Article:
Christopher’s Birth Story

I’m on a slippery slope in writing this. On one hand I desire to be as eloquent and honest as I can about the experience I had but in so doing I feel I’m doing our son a disservice- like his coming to the world was the worst thing that could have happened. Physically speaking, it was. Would I do it again to have him? In a heart beat. Do I elect to do it this way again? Absolutely not. Know my intentions are to reflect fondly on the sweet memories of connecting with my husband in a way I never thought possible and staying up all night snuggling my little man while in the hospital and not to take away from the experience I had by diminishing it to some traumatic event.

I’ve been saving mental notes for weeks in how to best  write this story. Random facts to remember like “Listening to “Like A G6″ mid-contraction will surely shift your focus and wonder why that song is even on your iPod,” “Lavender oil is your friend. Eucalyptus oil is not,” and “Friends don’t let friends have a natural birth” are among the top. (If you’re pro going natural I salute you. Mad props. I will never again submit myself or my husband to the trauma. The end.)

For two weeks I had contractions 10-5 minutes apart lasting two to six hours at a time, never becoming painful, just noticeable and creating a build up of anticipation only to be let down day after day. Each week I’d efface and dilate but no contractions would stick around long enough to bring us our little man. On the 20th I went in for my 39 week appointment to find I was 90% effaced, 3 cm dilated, and +1 station. I wasn’t measuring “big” either. I was making progress slowly and was thankful to breeze through this early part of labor with little more than a packed bag and a few hundred “start/stop” clicks on my contraction timer app. My poor “on call” girlfriends would get texts from me letting them know to keep their phones on “just in case” only to end up sleeping through the night and causing unnecessary phone vigilance.

We hired a doula when I was 38 weeks to help encourage Chris and I as we embarked on the natural childbirth plan we decided on. Armed with the Bradley method, some cards with Scripture I wrote over the past few months, and an elated sense of self for so working through the pre labor contractions we were going to have this baby without the help of IV narcotics or an epidural. Olivia, our doula, was out of town the weekend of my due date and arrangements for my back up were made. Thankfully we never needed her.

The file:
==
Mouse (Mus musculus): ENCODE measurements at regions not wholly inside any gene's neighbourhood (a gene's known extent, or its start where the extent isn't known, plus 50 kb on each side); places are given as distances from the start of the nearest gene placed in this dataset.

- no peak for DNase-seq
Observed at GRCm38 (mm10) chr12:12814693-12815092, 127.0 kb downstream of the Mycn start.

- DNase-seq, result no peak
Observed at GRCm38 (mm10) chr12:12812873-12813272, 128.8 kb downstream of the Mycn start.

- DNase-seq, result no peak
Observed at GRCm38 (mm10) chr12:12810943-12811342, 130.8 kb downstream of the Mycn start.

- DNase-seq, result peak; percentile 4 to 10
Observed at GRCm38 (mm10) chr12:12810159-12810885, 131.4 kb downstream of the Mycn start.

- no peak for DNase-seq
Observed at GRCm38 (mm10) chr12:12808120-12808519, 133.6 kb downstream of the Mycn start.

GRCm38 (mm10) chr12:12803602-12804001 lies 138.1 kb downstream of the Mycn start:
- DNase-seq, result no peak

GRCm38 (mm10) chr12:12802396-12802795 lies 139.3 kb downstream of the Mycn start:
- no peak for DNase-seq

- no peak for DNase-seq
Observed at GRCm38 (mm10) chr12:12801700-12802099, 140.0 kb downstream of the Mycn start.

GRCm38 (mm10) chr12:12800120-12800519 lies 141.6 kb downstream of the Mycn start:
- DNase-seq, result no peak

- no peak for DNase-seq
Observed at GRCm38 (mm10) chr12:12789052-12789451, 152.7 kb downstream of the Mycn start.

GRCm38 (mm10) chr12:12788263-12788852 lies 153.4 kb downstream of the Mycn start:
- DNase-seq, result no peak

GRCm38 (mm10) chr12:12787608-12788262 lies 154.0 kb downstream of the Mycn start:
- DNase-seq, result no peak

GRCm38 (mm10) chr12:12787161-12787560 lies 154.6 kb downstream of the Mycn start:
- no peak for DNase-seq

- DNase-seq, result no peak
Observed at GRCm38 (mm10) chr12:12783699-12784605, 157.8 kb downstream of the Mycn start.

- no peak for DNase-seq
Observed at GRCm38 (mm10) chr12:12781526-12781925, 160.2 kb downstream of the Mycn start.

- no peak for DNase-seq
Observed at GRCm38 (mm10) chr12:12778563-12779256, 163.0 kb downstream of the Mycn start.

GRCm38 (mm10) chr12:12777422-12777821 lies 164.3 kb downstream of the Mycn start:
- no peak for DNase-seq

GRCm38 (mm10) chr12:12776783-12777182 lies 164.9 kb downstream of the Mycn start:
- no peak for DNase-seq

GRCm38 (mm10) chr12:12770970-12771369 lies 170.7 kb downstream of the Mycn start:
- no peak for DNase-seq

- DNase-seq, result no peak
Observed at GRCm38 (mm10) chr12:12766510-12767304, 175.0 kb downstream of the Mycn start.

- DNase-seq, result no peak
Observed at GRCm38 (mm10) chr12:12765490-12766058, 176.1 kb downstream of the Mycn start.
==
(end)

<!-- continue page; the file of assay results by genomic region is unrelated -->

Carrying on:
Around 1AM on the 23rd I began having contractions that had a definitive peak, were taking some focus, but still wouldn’t be described as painful. Chris woke up at 3AM and I filled him in on the situation but given our weeks of false alarms we both decided to go back to sleep. He cracked some wise joke that later was used as a gauge to see my emotional sign post (see the Bradley Method). I didn’t appreciate his humor at the time but in hindsight am so thankful he took his coaching job as seriously as he did.

At 8AM I text Olivia and our back up doula to let them know they were becoming more noticeable but I was still able to talk and was in great spirits. Olivia drove back from our church retreat a few hours early and stopped by our house around noon. My mom, K, Chris and I went on a walk that was interrupted after mere minutes with contractions. They were about 7 minutes apart lasting a minute and continued that way until 2:30. My appetite was still unaffected but my fear of throwing up during labor was a hindrance to my deciding to really eat anything substantial. Olivia encouraged me to eat a meal as long as I was up for it so we sent Chris out for a sandwich, my first with cold deli meat in months, and we walked more. After lunch we discussed running errands to let gravity be our friend and keep things progressing and sent Olivia home until we felt things were more serious. During this time I played soccer in the backyard with K and struggled to accept that I was actually in labor.

I had been doing my best to labor alone through the night and morning, only filling Chris in when he’d ask if I was still having contractions. I had a few serious ones, one of which K witnessed and promptly brought me the blanket and frog she sleeps with nightly. I cried then and there out of love for my first born and fear about what was happening.

Chris and I labored together in our spare bedroom while my mom and K worked on an Easter bunny cake as a distraction. They came hard and fast. 3:06, 3:11, 3:16  each lasting 75-100 seconds. After around an hour of contractions lasting a minute each and five minutes apart Chris called Olivia. It was 3:19. Each time I changed positions I’d contract and all the fluids I was pushing through the day didn’t help as I was in the bathroom every few minutes. I mentally prepared myself to have a contraction when I sat and when I stood and from then on Chris was at my side as I wondered what in the world I had gotten myself into. We took one contraction at a time,  with Olivia timing them until they were lasting over a minute and 4 minutes apart. We left for the hospital which is about 35 minutes from our house at 4:25.